"Spinal-Fluid Test is Found to Predict Alzheimer's"
The New York Times reports that the Archives of Neurology is today publishing a study on a test for Alzheimer's that is supposed to be 100% accurate. The news brought a most profound sense of deja vu for me. This is a situation I have faced before.
I am in the fourth year of taking care of a parent with Alzheimer's, the first 3 of which were in my home. It has not been an easy experience on so many levels. I will spare you the many details, but as you can imagine, watching your parent lose their independence is difficult not only conceptually, but practically speaking. Buying your parent dollies and diapers really brings that home. Trying to match two worlds – your's that is at least somewhat rationale and ordered, against their's that has no order, no rhyme, no sense, and which spirals down to sometimes incomprehensible depths of sadness and despair, is a great challenge to your own well-being even as your parent is increasingly unaware of her own.
And, of course, in the midst of that, you have to wonder about your own future. As you look into the face of your parent, are you seeing your own self in twenty or thirty years?
I come from a family that is an inverted pyramid. My four grandparents, my two mother's parents and my two father's parents, had 11 children. Those 11 children only produced 8 children in the next generation, that includes me. We 8 produced only 1 child. In other words, my family are a lot like America. There are a lot of people getting older with no one to care for them.
And so what do I mean by deja vu?
In 1985 I was the Director of Legal Services at the Gay Men's Health Crisis. I managed legal services for thousands of people with AIDS. In those days, the legal services consisted primarily of deathbed wills and filing discrimination cases based on new and emerging laws, for people with AIDS. Then, if you had a diagnosis of AIDS, you didn't live much longer, though I am pleased to have recently reconnected on Facebook with a diagnosed friend from back then. But for the most part, death was close at hand after a diagnosis. My partner Joe, diagnosed in 1985, died in 1987. I wrote a memoir about the 80's in New York call called A Fragile Circle. (Don't worry, I'm not hawking a book, it has been long out of print.) At work, my clients all were dying of AIDS, as were many of my co-workers and when I got home, there was Joe. AIDS was surround-sound.
I began volunteering legal services in 1982. Between then and 1985, I had done a lot of deathbed wills. I did not know whether or not I was infected with what was then called HTLV-III, and only later called HIV. In 1985, a test became available for the antibody to the virus. In the beginning, it was used to test blood products, not people. That came later.
And when it did, one was faced with a very profound choice. To take or not to take the test? After all, there was no treatment for AIDS then. If I took the test and tested positive, would I step from my small circle of ignorant bliss into the world of my clients, co-workers and partner?
And if I did, what then? The opportunistic infections could be treated, but not the underlying disease. In fact, if you developed opportunistic infections, well then, you had taken the AIDS test, and the results were not good news. The presence of the infections meant that you had the disease, just like the memory loss of Alzheimer's may signal that you have that disease.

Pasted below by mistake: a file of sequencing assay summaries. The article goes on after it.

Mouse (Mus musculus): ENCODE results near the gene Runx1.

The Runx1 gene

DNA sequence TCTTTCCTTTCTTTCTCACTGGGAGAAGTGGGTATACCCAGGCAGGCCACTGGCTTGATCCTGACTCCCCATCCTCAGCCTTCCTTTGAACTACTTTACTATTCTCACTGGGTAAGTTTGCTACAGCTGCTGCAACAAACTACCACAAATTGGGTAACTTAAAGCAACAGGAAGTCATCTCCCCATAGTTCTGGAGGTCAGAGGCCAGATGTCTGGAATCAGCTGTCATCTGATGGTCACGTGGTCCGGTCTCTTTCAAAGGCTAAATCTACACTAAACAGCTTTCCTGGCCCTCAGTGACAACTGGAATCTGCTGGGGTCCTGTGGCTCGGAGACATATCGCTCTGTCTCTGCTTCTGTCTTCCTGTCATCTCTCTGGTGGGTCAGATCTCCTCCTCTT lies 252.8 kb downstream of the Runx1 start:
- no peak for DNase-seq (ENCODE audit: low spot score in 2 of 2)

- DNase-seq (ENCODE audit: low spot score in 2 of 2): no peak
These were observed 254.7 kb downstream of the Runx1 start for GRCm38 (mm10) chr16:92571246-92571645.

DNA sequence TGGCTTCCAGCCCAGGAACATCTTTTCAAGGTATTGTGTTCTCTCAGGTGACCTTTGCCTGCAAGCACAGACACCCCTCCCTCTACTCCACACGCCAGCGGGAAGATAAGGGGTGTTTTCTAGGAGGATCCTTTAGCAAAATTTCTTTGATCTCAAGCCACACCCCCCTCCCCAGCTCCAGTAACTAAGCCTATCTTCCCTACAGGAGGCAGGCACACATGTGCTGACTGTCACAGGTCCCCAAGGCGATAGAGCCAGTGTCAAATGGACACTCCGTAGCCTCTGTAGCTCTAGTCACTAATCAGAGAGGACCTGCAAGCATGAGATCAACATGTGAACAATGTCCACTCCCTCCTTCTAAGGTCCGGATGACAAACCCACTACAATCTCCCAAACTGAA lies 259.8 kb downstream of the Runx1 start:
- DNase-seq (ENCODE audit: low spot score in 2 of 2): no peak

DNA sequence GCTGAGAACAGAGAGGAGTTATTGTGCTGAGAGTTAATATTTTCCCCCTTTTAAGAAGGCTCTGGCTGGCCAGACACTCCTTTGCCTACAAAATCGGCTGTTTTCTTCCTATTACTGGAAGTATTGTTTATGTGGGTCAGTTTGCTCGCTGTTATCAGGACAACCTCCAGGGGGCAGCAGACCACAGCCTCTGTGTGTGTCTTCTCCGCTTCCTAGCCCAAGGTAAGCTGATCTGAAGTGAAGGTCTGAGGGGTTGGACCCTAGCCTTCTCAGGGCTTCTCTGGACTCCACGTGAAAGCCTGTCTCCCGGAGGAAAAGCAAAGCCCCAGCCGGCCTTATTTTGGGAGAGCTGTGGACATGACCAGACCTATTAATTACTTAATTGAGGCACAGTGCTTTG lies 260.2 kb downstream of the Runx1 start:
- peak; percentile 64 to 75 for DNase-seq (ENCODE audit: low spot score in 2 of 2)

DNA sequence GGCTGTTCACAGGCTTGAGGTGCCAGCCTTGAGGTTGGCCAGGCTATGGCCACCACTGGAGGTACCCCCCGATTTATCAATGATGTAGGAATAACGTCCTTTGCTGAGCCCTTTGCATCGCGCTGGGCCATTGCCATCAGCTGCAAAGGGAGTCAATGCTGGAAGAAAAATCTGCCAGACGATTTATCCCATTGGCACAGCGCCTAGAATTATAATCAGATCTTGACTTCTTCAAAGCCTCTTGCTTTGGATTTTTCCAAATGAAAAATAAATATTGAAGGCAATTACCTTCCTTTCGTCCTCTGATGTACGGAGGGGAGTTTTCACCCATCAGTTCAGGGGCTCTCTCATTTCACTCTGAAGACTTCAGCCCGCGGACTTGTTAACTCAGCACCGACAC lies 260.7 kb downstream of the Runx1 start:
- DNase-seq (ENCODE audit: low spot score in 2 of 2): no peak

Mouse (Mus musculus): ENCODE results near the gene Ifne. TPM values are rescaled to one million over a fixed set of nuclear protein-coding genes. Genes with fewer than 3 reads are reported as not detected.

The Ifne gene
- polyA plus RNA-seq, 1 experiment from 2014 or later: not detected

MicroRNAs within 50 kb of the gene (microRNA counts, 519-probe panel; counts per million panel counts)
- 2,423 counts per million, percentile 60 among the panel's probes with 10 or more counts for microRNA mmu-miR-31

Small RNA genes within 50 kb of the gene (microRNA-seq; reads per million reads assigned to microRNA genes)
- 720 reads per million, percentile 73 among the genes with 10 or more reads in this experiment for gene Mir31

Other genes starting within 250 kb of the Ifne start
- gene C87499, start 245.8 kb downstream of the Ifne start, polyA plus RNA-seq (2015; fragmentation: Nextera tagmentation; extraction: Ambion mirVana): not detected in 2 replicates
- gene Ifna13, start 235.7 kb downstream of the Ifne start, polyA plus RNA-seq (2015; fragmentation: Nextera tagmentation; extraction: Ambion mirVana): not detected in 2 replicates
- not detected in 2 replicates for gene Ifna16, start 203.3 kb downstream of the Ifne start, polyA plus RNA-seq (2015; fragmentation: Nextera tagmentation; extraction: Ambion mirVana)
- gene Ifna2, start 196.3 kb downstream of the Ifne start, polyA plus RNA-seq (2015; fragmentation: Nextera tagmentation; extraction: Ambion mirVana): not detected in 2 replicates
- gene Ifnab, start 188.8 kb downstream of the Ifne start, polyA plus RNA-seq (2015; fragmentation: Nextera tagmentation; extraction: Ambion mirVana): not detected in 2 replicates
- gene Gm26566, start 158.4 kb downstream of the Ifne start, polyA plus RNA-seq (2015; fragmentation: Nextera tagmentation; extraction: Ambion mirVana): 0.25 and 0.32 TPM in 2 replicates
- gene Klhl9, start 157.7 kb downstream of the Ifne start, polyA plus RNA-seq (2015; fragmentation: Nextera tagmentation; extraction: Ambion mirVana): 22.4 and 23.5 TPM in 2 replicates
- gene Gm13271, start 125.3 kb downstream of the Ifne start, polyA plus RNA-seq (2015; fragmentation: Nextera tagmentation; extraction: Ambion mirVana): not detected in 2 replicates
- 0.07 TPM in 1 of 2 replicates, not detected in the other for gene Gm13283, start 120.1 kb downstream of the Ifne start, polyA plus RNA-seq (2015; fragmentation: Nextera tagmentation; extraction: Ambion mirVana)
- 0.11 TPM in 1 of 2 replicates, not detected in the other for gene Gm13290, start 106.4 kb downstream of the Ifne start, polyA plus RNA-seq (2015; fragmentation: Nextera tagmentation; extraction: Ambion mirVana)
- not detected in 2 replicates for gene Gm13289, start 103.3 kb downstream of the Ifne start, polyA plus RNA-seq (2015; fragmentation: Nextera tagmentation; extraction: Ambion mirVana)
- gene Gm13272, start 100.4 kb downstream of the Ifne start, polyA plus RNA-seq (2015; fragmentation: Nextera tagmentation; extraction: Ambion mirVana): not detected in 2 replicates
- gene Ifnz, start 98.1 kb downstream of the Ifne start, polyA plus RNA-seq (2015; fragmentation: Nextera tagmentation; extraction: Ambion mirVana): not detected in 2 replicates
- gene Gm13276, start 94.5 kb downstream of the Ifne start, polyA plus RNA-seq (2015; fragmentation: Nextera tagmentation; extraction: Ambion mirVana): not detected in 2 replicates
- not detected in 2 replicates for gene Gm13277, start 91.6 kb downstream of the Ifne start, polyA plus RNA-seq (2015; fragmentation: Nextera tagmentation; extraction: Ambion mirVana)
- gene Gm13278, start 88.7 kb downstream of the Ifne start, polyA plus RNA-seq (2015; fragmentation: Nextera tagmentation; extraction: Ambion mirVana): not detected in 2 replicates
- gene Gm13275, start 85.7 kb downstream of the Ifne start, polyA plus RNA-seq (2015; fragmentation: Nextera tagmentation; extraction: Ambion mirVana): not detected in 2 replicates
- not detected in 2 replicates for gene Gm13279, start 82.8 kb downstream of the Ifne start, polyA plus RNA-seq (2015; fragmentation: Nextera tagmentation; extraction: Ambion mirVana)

If I tested positive for HIV, what could I do but wait and look each day for a symptom? And believe me, I and many others did just that. Day after day of looking for a bruise-like mark that might be Kaposi's Sarcoma, or to detect a swollen gland, or to wonder if you had just been short of breath that might indicate pneumonia.
Of course I might test negative, which would be such a relief. But the whole equation was a tremendous gamble. And so for the time being, I chose to wait. I did not want to know I had a disease for which I could get no treatment.
Today, there is still really not that much known about Alzheimer's, and there are no real treatments for the disease itself. Until not long ago, there were still recommendations floating around that keeping the mind active with crossword puzzles and games could help protect you against the disease. I remember that brand of advice in the 80's too. Drink certain teas. Think positively. Love yourself. Those things, it was said, could help you keep a disease away.
And so now, with this new headline, one must ask one's self, whether the availability of a test for Alzheimer's is reason in and of itself to actually taken the test?
There are a lot of parallels between Alzheimer's now and AIDS then and testing now and testing then. There is a huge responsibility attached with counseling in this area. It is something for the FDA to keep in mind should this test be licensed. It is something for which patient organizations must carefully prepare. It is something for those who conduct research in new treatments to consider. And make no mistake, the role of communications will be of extreme importance in shaping people's thinking about this test, because needless to say, there are a lot of complicated questions. Most certainly, legal considerations arise. The recent health care reform package should address the pre-existing condition aspects that come up as a result of taking such a test. But there are those in Congress who want to repeal the package. What then?
Finally, there is no single answer to the question of taking the test. The answer will be, and should be, different for each and every individual. But to make that decision, people are going to need a great deal of support and resources.
I have faced this situation before. And yet I see today's headline and once again wonder, what will I do?